Prehistoric public health
Public health is about avoiding the spread of disease within a particular society - often through providing water to help people keep themselves, their animals and their surroundings clean. Is there any evidence of this in prehistoric societies?
Prehistoric people would not have had any concept of public health - they did not settle in one place, so would have seen no need to build things like sewers or hospitals.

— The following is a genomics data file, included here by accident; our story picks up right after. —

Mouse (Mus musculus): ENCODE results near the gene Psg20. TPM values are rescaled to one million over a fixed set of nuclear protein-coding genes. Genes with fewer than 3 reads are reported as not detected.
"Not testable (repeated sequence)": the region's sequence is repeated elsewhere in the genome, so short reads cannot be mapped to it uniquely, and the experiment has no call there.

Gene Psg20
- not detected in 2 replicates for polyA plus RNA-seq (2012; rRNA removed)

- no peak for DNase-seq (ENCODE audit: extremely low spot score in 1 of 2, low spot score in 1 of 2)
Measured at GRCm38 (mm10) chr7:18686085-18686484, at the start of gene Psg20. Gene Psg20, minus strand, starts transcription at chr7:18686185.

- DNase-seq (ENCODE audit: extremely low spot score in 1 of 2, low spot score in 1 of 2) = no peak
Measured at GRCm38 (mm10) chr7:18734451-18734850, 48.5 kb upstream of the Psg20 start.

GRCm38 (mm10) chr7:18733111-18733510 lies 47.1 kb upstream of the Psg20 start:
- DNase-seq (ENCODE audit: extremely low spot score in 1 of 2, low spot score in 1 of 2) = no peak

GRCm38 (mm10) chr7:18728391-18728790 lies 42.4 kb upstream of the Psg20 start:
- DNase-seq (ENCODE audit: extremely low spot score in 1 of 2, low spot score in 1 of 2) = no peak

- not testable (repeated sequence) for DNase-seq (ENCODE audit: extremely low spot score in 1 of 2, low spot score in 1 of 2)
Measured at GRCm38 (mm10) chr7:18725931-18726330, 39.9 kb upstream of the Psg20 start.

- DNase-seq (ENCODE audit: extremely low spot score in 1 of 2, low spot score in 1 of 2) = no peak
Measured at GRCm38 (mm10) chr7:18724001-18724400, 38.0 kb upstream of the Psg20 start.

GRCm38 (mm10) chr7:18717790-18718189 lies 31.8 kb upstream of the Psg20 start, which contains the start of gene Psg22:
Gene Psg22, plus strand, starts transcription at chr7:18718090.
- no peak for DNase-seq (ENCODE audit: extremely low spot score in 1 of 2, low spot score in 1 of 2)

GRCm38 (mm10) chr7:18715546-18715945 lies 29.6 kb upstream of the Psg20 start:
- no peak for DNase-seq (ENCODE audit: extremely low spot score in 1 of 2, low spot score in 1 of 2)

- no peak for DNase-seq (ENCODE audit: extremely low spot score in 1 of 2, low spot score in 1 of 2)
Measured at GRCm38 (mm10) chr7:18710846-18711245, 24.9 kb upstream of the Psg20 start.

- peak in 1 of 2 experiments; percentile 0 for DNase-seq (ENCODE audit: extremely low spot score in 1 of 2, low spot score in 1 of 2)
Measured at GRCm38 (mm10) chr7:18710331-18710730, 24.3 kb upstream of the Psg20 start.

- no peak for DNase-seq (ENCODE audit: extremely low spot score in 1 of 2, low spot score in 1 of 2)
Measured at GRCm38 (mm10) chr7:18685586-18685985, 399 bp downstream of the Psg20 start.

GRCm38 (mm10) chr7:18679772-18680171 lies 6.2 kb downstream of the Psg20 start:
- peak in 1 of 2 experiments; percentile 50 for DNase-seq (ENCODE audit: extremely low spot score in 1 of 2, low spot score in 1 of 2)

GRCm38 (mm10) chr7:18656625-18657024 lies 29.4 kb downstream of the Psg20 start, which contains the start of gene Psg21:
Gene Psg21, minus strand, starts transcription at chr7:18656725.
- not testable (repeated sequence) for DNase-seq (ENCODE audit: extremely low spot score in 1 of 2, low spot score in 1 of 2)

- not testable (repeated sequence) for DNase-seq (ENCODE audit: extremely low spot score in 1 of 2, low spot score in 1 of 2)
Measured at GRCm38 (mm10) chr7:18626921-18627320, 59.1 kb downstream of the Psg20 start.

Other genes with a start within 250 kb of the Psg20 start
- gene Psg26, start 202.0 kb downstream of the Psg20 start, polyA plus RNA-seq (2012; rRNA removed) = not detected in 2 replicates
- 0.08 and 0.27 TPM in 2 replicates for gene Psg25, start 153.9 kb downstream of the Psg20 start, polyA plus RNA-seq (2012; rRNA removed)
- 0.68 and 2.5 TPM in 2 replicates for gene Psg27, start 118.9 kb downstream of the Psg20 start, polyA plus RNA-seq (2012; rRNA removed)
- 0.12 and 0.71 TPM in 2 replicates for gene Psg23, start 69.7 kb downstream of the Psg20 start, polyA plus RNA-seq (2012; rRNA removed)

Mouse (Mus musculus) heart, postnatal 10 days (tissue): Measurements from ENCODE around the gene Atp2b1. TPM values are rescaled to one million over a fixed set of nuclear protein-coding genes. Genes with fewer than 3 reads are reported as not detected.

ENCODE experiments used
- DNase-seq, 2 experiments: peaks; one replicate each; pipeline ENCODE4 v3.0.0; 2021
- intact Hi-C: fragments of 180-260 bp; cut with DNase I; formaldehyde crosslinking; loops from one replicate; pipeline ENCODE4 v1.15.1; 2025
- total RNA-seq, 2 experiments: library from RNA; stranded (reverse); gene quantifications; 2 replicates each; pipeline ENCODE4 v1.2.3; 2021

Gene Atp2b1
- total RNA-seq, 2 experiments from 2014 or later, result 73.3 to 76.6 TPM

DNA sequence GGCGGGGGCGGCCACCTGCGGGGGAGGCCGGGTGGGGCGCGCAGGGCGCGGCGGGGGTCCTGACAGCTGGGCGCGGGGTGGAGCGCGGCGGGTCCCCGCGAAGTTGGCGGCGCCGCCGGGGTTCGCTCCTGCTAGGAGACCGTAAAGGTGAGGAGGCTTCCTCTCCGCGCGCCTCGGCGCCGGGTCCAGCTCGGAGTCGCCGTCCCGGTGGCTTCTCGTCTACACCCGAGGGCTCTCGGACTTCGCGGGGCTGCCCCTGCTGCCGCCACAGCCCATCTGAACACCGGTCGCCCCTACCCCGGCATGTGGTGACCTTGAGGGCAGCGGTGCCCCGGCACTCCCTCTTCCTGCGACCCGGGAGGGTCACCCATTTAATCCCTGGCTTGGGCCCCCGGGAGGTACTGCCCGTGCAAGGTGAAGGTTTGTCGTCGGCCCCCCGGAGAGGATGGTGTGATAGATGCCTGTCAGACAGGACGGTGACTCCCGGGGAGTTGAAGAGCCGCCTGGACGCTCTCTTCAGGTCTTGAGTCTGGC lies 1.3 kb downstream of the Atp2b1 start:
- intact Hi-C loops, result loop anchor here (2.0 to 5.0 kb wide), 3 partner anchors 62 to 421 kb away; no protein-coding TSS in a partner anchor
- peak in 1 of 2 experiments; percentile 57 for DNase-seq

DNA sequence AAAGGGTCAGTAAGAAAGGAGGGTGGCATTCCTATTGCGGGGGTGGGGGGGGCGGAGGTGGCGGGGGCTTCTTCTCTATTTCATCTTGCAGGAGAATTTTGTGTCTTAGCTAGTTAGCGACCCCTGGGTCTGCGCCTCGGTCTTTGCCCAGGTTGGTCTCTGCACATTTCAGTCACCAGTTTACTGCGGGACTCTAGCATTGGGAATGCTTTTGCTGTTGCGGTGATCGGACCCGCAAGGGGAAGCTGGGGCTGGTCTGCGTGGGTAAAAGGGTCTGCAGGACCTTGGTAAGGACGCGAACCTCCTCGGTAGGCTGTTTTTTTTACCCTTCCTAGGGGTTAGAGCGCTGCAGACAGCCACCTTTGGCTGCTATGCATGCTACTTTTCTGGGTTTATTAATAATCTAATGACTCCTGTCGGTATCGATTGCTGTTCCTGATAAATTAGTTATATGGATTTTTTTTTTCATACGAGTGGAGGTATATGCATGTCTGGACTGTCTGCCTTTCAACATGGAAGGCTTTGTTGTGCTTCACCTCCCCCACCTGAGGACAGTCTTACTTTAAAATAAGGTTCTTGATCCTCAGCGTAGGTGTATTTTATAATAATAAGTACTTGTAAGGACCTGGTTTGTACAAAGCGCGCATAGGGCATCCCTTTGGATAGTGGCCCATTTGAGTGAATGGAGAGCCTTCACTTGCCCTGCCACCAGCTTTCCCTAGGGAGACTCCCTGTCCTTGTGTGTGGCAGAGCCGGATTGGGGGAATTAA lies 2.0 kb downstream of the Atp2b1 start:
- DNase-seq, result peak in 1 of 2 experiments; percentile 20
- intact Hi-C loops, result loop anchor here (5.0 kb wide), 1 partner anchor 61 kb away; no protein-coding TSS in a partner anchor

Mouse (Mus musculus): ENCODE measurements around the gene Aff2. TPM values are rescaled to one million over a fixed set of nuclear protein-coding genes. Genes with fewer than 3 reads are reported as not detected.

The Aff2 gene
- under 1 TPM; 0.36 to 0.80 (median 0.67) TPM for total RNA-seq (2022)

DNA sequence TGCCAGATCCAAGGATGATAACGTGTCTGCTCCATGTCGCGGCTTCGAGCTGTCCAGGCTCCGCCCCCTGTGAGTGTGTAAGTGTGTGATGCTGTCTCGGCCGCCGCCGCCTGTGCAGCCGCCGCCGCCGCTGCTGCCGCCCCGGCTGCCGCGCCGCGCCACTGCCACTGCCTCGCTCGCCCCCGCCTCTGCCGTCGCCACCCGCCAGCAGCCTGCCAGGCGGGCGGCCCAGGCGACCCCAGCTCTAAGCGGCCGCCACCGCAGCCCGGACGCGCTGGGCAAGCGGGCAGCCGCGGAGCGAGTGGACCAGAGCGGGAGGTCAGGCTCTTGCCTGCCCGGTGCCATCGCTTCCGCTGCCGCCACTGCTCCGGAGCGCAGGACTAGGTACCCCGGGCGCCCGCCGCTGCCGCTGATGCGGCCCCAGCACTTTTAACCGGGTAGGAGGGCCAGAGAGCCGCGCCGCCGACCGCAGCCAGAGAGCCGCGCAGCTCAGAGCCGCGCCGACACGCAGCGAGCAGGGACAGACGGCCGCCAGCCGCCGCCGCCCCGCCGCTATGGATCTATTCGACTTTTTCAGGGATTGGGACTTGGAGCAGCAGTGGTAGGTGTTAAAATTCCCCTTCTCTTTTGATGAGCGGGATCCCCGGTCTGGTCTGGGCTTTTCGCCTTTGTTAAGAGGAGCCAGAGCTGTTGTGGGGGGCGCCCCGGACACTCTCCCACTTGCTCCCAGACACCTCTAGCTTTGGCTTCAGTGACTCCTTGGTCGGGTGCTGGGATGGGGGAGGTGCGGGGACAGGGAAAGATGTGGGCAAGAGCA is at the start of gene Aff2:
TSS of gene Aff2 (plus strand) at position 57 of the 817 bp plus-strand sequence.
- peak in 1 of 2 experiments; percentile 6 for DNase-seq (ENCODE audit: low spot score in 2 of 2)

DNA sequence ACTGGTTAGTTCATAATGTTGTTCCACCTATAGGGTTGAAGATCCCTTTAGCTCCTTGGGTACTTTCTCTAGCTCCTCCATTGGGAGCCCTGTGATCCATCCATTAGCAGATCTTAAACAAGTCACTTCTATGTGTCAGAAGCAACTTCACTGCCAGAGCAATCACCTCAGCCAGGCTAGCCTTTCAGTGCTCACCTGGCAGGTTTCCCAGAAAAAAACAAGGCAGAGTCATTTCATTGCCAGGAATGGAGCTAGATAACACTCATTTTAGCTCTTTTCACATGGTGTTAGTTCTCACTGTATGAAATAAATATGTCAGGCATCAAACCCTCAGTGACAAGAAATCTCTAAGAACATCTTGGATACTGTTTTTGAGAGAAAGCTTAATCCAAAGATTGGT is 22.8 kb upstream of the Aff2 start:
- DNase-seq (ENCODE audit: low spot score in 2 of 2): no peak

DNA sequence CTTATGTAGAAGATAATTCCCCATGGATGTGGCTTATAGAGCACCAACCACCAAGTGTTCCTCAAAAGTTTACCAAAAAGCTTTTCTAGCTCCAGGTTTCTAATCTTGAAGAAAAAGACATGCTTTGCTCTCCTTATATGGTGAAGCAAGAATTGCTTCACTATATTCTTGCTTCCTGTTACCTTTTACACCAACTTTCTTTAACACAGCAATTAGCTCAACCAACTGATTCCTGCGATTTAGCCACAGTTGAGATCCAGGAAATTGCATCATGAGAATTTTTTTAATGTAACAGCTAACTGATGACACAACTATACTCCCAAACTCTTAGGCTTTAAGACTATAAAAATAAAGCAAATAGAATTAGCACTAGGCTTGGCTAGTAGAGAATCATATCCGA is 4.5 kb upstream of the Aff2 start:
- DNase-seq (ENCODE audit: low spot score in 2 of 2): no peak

It's unlikely that they had any idea of personal health either. The Australian aborigines of recent times did have some practices that seem 'healthy' - for instance, they buried their excrement far from the camp - but they did so for religious reasons (to stop an enemy finding it and stealing their spirit) rather than for medical/health reasons. There is no evidence that primitive peoples understood that there was any link between dirt and disease.
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